NEW YORK — While you most likely awoke to the smells of turkey and stuffing in your oven on Thanksgiving Day, three Copperas Cove High School Copperettes had so many butterflies in their stomachs they could not have eaten if they wanted to.

Princess Sanchez, Niomi Charmant and Lauren Castaneda were in New York City pulling on their dancing shoes and preparing to dance live for a television audience of more than 5 million people watching the Macy’s Thanksgiving Day Parade on NBC.

Princess Sanchez said the experience was everything she expected it to be.

“It was like how they show it in the movies but just very surreal, like I couldn’t believe I was actually there,” she said, her voice getting higher as she became giddy. “What caught me by surprise was how they completely changed the dance routine for some of us girls a couple of days before the parade and we had to learn it in a matter of hours right before going on live.”

The girls were selected to dance in the parade based on a Spirit of America clinic they attended over the summer.

Six-hundred-fifty dancers from across the U.S. were chosen, received the music and dance moves in October, and arrived in New York the Sunday before Thanksgiving to begin practicing together as a group.

Charmant said the 25 to 30 hours of practice leading up to the event was grueling.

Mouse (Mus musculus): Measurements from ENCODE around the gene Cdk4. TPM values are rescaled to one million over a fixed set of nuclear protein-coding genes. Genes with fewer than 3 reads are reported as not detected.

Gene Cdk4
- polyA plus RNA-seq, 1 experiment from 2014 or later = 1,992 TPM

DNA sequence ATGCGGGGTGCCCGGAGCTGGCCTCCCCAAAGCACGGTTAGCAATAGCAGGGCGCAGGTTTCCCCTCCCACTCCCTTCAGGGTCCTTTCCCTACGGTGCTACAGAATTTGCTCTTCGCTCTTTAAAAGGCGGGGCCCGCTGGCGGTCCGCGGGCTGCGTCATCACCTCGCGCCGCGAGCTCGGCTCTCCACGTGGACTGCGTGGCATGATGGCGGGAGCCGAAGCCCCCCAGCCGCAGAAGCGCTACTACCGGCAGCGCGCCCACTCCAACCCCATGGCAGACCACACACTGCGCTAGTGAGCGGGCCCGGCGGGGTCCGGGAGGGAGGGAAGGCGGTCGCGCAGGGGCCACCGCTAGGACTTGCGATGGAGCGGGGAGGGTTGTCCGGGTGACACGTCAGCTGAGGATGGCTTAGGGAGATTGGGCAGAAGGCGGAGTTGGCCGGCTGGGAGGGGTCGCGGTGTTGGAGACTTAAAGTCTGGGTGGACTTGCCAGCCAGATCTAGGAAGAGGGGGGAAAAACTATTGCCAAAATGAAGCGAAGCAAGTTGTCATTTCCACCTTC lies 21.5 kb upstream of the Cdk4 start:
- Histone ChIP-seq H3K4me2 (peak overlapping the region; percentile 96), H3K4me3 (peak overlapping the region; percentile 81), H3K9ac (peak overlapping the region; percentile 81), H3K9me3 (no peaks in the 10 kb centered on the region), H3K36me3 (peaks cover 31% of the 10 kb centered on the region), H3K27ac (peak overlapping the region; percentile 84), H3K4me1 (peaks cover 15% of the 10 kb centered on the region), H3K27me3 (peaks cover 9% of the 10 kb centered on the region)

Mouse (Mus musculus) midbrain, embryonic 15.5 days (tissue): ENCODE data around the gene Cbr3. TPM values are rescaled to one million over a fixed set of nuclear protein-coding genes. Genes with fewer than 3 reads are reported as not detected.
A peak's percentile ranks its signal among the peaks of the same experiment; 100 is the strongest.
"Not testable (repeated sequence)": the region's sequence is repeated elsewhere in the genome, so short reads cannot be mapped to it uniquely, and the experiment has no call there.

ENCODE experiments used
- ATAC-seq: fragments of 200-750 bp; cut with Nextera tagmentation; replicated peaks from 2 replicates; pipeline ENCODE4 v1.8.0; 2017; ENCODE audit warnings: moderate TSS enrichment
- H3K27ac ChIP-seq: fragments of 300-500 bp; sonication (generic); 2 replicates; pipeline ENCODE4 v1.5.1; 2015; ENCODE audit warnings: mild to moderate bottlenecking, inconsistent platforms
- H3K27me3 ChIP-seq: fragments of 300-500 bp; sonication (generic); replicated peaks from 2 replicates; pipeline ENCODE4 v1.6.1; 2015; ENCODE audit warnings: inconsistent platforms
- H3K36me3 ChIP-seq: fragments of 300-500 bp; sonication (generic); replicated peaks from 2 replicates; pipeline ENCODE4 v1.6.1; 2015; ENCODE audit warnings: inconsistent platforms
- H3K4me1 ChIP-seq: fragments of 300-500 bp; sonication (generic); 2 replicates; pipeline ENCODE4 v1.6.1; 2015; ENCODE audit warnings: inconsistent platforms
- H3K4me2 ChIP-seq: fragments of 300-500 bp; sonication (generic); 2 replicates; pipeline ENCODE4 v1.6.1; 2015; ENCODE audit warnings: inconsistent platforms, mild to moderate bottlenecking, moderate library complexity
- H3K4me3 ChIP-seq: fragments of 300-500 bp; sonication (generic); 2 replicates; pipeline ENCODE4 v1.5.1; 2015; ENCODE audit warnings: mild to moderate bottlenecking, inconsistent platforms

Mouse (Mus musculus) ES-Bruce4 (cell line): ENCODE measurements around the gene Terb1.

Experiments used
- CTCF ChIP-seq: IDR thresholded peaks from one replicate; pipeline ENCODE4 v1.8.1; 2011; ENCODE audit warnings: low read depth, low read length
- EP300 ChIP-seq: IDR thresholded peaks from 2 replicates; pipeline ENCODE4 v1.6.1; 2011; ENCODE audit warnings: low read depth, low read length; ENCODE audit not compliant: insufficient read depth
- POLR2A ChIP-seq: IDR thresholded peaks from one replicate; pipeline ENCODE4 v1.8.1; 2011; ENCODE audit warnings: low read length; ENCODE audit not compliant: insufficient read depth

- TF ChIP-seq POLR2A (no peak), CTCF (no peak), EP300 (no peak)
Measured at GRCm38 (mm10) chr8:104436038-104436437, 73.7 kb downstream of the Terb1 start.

“Just straight drilling through dances all day with no free time,” she said. “Practices didn’t end until 11 p.m. and having to wake up at 6 a.m. the next day was very challenging.”

Sanchez agreed it was difficult getting up on time and getting to practice after only having about two to three hours of sleep.

“You had to be there on time, no ifs, ands or buts,’ Sanchez said. “Not having enough time to finish a meal before you’re called back into formation to dance your part. … So you hardly ever got the time to finish your meal.”

But despite the sleep, food and time deprivation, the dancers’ eyes twinkled when they reflected on their week dancing in the Big Apple. What was most memorable for Sanchez, a small town Texas girl? The answer is “everything.”

“The bright lights. The busyness of the streets. The noise. The people,” she said, drifting off into her memories of a spectacular experience. “Meeting other dancers from all over the country and the actual parade, waving to everyone and the big smiles on the little kids’ faces as they lined the streets waving back at me was especially meaningful. I used to watch it on television and dream about being in it and how it would be, but now, I made that dream come true,”

Charmant agreed that being in the parade made all of the sacrifices worthwhile.

“I will never forget the day I got to perform in front of 50 million people,” Chamant said. “Other than it being cold and seeing many famous people, I got to perform in the Macy’s Thanksgiving Day Parade.”

Sanchez agreed the experience “was the craziest and most amazing thing” she has ever been apart of.

“I was so sleep deprived and at times, wanted to give up. But I pushed myself and I knew in the end, it would all be worth it to have this experience,” Sanchez said. “The hard work; the lack of sleep; the endless hours of practicing in the cold. … It was all worth it and I wouldn’t trade it for anything. Truly, a once in a life time experience and dream come true.”

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